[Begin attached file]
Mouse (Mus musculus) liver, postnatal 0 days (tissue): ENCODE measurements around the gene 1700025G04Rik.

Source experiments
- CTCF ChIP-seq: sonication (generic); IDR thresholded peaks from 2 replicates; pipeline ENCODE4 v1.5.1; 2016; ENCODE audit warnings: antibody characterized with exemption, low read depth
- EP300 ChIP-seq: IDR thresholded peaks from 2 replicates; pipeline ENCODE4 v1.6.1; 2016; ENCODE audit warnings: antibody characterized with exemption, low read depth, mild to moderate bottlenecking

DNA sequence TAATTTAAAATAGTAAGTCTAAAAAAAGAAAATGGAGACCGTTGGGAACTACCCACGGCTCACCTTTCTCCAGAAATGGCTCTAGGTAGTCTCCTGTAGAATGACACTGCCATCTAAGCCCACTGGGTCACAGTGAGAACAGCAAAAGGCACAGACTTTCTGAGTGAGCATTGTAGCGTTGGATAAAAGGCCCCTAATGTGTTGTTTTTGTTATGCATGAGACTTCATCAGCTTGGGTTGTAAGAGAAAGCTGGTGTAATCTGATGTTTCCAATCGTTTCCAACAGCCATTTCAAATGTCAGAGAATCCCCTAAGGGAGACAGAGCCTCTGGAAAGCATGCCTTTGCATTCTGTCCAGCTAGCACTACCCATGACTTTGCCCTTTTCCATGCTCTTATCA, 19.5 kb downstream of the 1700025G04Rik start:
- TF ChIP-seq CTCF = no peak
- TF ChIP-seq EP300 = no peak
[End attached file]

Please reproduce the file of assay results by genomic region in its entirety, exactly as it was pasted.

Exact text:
Mouse (Mus musculus) liver, postnatal 0 days (tissue): ENCODE measurements around the gene 1700025G04Rik.

Source experiments
- CTCF ChIP-seq: sonication (generic); IDR thresholded peaks from 2 replicates; pipeline ENCODE4 v1.5.1; 2016; ENCODE audit warnings: antibody characterized with exemption, low read depth
- EP300 ChIP-seq: IDR thresholded peaks from 2 replicates; pipeline ENCODE4 v1.6.1; 2016; ENCODE audit warnings: antibody characterized with exemption, low read depth, mild to moderate bottlenecking

DNA sequence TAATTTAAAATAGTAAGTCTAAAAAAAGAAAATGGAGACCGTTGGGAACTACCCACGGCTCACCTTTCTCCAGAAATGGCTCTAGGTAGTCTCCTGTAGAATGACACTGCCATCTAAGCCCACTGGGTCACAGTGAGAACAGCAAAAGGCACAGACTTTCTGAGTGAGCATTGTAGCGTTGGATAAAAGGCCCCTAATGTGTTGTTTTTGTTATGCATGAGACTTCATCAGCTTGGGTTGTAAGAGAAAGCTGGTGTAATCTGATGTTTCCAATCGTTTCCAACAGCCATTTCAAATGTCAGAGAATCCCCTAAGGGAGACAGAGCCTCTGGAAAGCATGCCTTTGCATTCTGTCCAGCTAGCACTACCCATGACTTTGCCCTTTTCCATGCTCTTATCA, 19.5 kb downstream of the 1700025G04Rik start:
- TF ChIP-seq CTCF = no peak
- TF ChIP-seq EP300 = no peak